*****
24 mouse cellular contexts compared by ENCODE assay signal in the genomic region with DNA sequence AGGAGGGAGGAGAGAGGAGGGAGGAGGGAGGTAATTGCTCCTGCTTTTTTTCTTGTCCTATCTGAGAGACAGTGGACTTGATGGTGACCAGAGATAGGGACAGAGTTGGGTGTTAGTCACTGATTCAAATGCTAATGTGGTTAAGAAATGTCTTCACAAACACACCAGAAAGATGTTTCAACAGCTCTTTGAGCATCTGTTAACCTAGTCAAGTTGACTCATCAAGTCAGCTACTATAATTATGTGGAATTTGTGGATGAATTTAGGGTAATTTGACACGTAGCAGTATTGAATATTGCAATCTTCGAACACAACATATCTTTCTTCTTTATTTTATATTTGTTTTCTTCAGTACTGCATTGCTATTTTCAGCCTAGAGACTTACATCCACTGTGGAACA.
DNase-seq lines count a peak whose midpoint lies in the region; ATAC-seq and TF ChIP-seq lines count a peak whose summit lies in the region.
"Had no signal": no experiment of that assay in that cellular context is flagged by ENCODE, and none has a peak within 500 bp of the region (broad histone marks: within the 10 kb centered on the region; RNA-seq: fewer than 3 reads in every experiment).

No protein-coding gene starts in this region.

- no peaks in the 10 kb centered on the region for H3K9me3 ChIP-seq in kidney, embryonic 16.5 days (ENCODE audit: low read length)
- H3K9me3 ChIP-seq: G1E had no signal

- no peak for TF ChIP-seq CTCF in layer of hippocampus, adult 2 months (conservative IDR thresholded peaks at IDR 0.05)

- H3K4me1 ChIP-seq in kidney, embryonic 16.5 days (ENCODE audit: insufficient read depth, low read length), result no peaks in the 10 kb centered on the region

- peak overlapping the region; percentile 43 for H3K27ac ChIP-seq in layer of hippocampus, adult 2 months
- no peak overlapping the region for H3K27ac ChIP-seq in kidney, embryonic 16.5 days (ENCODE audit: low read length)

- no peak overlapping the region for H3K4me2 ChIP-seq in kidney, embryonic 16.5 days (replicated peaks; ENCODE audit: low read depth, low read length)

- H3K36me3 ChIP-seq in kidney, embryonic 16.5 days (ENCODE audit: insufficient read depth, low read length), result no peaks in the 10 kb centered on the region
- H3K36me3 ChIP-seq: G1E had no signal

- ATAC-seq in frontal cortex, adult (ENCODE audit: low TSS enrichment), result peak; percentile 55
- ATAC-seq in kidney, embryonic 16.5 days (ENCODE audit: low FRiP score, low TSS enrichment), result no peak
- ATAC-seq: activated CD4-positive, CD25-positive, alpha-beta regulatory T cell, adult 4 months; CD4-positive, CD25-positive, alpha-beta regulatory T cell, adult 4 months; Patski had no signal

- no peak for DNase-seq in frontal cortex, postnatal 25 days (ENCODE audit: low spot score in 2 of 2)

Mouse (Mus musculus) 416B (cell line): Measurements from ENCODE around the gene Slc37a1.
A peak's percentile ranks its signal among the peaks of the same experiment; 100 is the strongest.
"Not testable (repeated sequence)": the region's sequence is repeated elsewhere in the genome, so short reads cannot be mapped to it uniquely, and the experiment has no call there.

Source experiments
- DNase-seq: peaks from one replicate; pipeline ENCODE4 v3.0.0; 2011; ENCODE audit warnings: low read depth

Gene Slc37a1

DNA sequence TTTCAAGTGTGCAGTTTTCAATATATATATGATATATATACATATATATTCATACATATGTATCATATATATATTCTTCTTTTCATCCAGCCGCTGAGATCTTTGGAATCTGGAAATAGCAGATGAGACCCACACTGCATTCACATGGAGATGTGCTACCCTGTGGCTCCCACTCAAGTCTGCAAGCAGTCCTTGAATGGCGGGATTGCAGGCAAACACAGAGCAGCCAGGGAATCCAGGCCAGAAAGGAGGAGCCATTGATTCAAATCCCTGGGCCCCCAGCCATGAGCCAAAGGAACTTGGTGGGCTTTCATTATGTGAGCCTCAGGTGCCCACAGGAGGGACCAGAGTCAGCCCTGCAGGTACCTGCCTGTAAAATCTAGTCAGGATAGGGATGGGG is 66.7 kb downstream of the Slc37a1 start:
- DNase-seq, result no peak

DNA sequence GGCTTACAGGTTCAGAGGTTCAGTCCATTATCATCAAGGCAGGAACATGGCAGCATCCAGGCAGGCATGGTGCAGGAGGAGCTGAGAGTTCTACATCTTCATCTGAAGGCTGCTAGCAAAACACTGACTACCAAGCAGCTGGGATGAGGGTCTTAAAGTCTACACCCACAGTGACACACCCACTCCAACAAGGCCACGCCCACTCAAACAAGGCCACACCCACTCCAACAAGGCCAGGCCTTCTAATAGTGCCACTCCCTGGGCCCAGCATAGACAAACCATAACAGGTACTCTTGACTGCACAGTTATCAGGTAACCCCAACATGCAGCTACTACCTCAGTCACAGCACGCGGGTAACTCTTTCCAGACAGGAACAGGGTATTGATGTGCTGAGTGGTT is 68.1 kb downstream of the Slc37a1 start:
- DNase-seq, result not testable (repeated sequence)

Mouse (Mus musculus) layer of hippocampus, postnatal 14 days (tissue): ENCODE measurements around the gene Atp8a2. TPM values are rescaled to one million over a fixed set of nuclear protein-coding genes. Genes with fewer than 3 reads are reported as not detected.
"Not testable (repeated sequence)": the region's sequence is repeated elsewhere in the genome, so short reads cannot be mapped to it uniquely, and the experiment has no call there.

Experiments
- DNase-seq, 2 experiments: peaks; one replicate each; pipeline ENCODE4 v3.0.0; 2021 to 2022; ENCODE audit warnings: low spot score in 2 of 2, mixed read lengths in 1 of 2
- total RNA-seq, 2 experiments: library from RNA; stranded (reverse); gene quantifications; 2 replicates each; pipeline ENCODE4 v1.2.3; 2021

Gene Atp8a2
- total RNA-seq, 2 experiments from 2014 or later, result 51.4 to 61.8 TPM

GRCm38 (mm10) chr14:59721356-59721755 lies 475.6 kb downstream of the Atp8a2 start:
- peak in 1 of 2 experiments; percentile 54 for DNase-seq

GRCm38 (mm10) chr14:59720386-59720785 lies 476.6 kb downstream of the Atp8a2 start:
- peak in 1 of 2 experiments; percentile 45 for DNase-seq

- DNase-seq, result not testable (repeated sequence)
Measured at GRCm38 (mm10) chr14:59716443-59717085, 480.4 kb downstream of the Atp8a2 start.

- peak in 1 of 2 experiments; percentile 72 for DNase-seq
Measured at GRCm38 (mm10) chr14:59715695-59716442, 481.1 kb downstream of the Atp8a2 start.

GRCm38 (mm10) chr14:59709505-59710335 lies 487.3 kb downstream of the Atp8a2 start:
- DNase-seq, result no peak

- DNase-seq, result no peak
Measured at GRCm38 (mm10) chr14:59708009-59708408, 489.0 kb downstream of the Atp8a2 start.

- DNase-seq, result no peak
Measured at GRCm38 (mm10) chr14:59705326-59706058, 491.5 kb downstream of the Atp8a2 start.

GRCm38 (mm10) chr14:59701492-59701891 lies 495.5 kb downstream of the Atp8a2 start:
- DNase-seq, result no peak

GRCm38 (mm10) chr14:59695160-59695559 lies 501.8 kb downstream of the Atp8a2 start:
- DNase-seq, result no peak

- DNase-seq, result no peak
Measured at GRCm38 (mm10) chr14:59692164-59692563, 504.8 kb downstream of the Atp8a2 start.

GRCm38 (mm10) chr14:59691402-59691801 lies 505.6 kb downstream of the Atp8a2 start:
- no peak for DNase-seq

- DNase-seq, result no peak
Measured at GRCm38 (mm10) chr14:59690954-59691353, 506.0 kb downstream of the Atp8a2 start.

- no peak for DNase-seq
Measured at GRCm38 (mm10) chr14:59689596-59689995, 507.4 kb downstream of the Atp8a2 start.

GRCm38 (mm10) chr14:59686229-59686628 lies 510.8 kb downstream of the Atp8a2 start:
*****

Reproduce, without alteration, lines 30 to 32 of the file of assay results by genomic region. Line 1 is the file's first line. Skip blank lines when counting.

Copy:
Experiments
- DNase-seq, 2 experiments: peaks; one replicate each; pipeline ENCODE4 v3.0.0; 2021 to 2022; ENCODE audit warnings: low spot score in 2 of 2, mixed read lengths in 1 of 2
- total RNA-seq, 2 experiments: library from RNA; stranded (reverse); gene quantifications; 2 replicates each; pipeline ENCODE4 v1.2.3; 2021